Ghost Drone!

21 Jun

Last Friday afternoon I was driving with two friends along the Ottawa River Parkway. We had just passed Island Park Drive when I noticed a shiny silver object in the sky in front of us. From our vantage point it didn’t look too large and we estimated it was about a couple of kilometres away (that’s a little over a mile for my American reader). Pointy with reflective properties, it was just hanging there minding its own business. We discussed what it could be for about twenty seconds before our ADD-addled attention spans were distracted by another shiny object (this one turned out to be a strip of reflective tape on the shoe of a human female running enthusiast).

I find it fascinating that, less than a decade ago, a sighting like this one (the sky thing, not the shoe) would have instantly sent us on a mad race, flying across the city in a desperate attempt to get a closer look at this Unidentified Flying Object (UFO). Reckless, high-speed, gasoline-consuming, putting-in-danger the life and limb of ourselves and pedestrian alike. When the stakes are high enough, behaviour like this is completely justified. I mean, no one wants to make *second* contact.

It’s first or nothing.

So what happened during the past ten years that sparked such a radical shift in human behaviour? Drones is what happened. Low-cost, commercially-available, fun-to-fly, non-military-applicationable, camera-equipped, drones. Witness the content of last Friday’s twenty-second-long debate concerning the origins of our “UFO”:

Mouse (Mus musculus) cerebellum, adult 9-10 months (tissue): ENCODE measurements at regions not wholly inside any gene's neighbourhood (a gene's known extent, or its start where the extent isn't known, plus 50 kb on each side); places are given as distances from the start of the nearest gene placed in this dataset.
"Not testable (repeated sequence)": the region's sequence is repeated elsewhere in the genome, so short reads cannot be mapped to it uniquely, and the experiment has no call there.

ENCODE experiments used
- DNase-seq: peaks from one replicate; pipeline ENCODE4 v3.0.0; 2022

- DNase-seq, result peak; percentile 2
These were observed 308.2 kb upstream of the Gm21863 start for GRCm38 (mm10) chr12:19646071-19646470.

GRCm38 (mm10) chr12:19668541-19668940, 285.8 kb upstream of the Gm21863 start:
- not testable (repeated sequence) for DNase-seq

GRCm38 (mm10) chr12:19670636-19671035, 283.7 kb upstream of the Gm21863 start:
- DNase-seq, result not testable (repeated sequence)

Jason Hey look, what’s that?

Dave It could be a kite, it’s pretty windy out.

Michael Maybe it’s a drone.

Jason Whoa! Check out the shoes on that jogger!

Michael Man, I wish I was running right now…

All it took for this change to happen was for there to exist a well-known and plausible explanation for the unknown phenomena. This unintended consequence of America’s drone program is one of the things you won’t be reading about in Glenn Greenwald’s column over at the Guardian. And why would you? The primary focus of his writing is security and liberty.

So what’s the fallout from all of this? What I predict is, that over the next few years, we’re going to see a huge decrease in the number of humans who yell “alien!” every time they see something up in the sky that they don’t instantly recognize. These people will have been shamed and ridiculed into logic by those of us who have up-to-date information on the current state of the remote-controlled model aircraft industry.

Just to be clear, I’m not discounting the possibility that extraterrestrial aliens or predators do exist. In fact, ever since I was a little boy I’ve dreamed about going toe-to-toe with an alien. It’s just that from my current understanding of how the universe works, if we do encounter evidence for the existence of aliens, it will more resemble a radio signal (like in Contact) and not the Vulcans detecting the signature of our warp engines (like in First Contact).

I want to believe.

I want to believe. But most likely it’s just the lights on the wingtip of the airplane. International aviation regulations require that all aircraft have visible beacons for navigating in low-light conditions.

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